A GOLF CART raced
through wide, clean tunnels under the Bird's Nest, Beijing's Olympic Stadium.
Volunteers jumped aside, lest they be flattened. Banners flapped in the little
vehicle's slipstream, and passengers gripped tiny handrails. Usain Bolt slid
right and left on the cushion of the passenger seat, the fastest man alive
going even faster. He wore Jamaica's colors—green, yellow and black—on a
T-shirt, and from his neck hung the Olympic 100-meter gold medal. "We
should race a 100 in the cart," said Bolt's agent, Ricky Simms, and Bolt
laughed in a youthful baritone from deep in his chest.
be fast, man," he said. "Very fast." They whipped around a corner,
buzzed up a concrete ramp and into the warm China night, bound for a car that
would drive Bolt back to the Olympic Village.
Fast has new
meaning now. Bolt did not just win the gold medal last Saturday night, he ran
away from the field in 9.69 seconds and broke his 11-week-old world record by
.03 of a second, despite letting up and celebrating the final 10 long strides,
making a joke of the concepts of competition and record-keeping. Not 400 meters
across a concrete courtyard from where Michael Phelps had redefined greatness
in water, Bolt did likewise on dry earth. "They are both freaks of nature;
there is no other way to put it," said Donovan Bailey, the Jamaican-born
Canadian who won the 100 meters at the 1996 Olympics and whose Olympic-record
time of 9.84 Bolt obliterated. "Usain is amazing, absolutely
Now Bolt, just 21
years old and 6'5", stepped from his undersized chariot in a parking lot
lit by tall, ornate streetlamps. Volunteer workers in logo shirts stared and
whispered. "This is why you run," Bolt said. "Definitely, man. All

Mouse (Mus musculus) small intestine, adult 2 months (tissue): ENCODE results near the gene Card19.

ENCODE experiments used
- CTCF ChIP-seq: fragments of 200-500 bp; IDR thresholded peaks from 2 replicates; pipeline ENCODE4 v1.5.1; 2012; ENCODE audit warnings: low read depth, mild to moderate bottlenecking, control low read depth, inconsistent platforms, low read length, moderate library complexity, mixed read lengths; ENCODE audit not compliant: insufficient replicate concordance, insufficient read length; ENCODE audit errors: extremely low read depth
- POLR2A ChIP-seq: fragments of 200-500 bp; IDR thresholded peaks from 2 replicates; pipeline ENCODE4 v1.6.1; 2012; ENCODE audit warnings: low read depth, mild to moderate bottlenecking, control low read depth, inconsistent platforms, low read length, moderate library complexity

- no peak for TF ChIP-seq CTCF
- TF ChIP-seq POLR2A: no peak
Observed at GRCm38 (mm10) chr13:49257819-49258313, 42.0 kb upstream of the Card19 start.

the time I've been running, I dreamed about getting on the biggest stage and
being a champion someday. Here it is. Big feat, man, big feat."
He is young and
at the same time old at the game. A Jamaican schoolboy legend (no small title
on a sprint-centric island) in his early teens and a world junior champion in
the 200 meters at 15, Bolt did not attempt the 100 on a world-class level until
last summer and broke the world record in only his fourth final. The Olympics
were just his eighth final, and he is speeding the evolution of his event just
as Bob Beamon advanced his (the long jump in 1968) and Michael Johnson his (the
200 in '96). "We're looking at the future," said four-time Olympic
medalist and NBC sprint analyst Ato Boldon. "This kid is something like
we've never seen before."
The 100 meters
was not nearly the conclusion of Bolt's Olympic work. He was scheduled to run
the 200-meter final on Wednesday night, and Johnson's 12-year-old world record
of 19.32 seconds, once thought untouchable, was expected to receive its first
serious assault. "If he gets someone to push him through the corner [turn],
we could see something unbelievable," said Bailey. "I'm thinking
between 19.22 and 19.26."
Bolt is also
expected to anchor Jamaica's 4×100-meter relay on Friday night. He laughed when
he looked ahead, pulling on the brim of a Jamaican team baseball cap. "I
feel very good, man," he said. "Yeah, yeah. I feel strong."
On a breezy
evening some 24 hours later, a trio of Jamaican women added a punctuation mark
to Bolt's feat when Shelly-Ann Fraser won the women's 100-meter gold medal and
Sherone Simpson and Kerron Stewart finished in a dead heat for silver, the
first women's 100-meter medal sweep in Olympic history. Despite having three
sprinters in the field, the U.S. was denied a spot on the podium for the first
time since 1976 (although 2000 became a shutout when Marion Jones was later
stripped of her gold medals for admitted steroid use).
Jamaicans showed up, and we totally didn't," said Lauryn Williams, the
defending silver medalist who placed fourth. "It's very humbling."
Fraser ran a
ripping 10.78 with calm winds, the fastest final time in Olympic history.
(Florence Griffith Joyner ran a wind-aided 10.54 in 1988 and Jones a vacated
10.75 in 2000.) While many Jamaican sprinters have attended college and run
track in the U.S., Fraser, like Bolt, instead stayed home to train with the
growing MVP Track Club in Kingston. She came to prominence while running
barefoot in the Jamaican primary schools' (12-and-under) championship, and her
Olympic time was a personal best by .07. "It was the performance of a
lifetime," Fraser squealed afterward. "I can't stop smiling; my braces
are hurting me."